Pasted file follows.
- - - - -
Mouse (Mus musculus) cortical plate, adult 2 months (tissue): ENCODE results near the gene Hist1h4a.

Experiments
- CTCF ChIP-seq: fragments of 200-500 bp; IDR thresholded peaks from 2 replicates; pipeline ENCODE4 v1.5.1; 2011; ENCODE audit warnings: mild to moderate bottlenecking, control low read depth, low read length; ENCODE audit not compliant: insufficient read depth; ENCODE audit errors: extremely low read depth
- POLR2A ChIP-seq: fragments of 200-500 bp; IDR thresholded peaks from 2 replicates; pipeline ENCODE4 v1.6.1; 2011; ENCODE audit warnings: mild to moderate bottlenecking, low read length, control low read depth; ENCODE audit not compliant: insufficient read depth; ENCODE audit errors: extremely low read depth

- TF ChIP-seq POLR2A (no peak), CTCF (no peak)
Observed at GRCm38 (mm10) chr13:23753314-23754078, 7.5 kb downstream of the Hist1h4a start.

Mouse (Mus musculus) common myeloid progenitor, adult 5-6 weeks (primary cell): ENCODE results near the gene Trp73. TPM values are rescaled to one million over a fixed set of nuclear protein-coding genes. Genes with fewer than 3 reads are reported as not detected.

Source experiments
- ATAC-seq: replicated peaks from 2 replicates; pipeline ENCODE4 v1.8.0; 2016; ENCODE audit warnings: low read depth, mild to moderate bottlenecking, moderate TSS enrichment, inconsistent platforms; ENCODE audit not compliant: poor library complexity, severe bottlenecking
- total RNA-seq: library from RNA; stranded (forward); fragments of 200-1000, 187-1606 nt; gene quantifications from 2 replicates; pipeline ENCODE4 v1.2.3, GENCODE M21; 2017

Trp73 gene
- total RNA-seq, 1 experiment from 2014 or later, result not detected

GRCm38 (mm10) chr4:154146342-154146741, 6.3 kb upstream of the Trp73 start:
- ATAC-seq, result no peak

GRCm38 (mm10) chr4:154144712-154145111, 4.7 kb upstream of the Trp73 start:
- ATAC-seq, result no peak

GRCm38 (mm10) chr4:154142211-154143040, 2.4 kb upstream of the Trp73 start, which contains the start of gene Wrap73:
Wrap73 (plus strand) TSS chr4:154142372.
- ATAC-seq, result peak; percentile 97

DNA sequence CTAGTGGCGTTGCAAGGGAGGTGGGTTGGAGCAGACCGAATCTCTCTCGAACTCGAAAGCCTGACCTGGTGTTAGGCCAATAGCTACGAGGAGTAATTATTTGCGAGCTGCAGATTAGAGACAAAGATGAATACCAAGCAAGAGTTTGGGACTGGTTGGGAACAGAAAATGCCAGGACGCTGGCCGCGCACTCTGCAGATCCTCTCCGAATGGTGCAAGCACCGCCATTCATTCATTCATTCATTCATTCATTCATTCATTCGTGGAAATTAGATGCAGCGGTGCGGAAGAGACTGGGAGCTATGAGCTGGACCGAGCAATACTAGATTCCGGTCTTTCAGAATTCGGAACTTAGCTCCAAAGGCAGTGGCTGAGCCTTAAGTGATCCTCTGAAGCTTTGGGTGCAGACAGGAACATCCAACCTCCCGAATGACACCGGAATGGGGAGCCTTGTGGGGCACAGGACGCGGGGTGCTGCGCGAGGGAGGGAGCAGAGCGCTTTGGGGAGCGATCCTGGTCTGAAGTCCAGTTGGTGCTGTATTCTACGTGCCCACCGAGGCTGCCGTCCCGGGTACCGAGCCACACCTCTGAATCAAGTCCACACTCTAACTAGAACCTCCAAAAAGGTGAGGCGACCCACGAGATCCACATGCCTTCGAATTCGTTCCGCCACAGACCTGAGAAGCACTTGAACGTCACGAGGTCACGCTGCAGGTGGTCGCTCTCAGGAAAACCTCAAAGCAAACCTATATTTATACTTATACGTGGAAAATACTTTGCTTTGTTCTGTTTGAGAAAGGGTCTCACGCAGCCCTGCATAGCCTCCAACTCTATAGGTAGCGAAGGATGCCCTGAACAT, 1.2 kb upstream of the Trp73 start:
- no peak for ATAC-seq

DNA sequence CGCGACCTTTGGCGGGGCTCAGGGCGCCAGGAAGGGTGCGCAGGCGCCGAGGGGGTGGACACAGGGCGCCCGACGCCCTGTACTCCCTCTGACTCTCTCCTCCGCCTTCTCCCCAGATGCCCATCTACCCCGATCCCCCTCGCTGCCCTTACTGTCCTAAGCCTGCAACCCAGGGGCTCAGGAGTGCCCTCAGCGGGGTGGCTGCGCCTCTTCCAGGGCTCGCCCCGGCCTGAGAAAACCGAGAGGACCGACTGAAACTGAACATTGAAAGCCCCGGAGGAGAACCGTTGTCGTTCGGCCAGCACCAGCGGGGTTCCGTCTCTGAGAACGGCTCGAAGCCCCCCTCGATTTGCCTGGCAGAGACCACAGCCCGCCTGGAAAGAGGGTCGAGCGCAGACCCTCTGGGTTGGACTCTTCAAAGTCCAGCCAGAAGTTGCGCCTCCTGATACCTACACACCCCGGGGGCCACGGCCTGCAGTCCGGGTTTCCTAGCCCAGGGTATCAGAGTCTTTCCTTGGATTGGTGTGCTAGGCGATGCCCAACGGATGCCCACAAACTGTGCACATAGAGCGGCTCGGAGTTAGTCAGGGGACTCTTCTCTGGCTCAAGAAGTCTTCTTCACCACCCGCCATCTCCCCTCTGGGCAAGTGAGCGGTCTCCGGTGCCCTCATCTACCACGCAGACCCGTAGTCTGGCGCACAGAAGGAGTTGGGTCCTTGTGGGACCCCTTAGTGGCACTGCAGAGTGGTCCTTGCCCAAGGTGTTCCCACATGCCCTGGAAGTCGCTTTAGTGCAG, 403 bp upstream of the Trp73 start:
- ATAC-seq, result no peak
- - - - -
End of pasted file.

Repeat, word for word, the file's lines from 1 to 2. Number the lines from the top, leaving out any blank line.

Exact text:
Mouse (Mus musculus) cortical plate, adult 2 months (tissue): ENCODE results near the gene Hist1h4a.

Experiments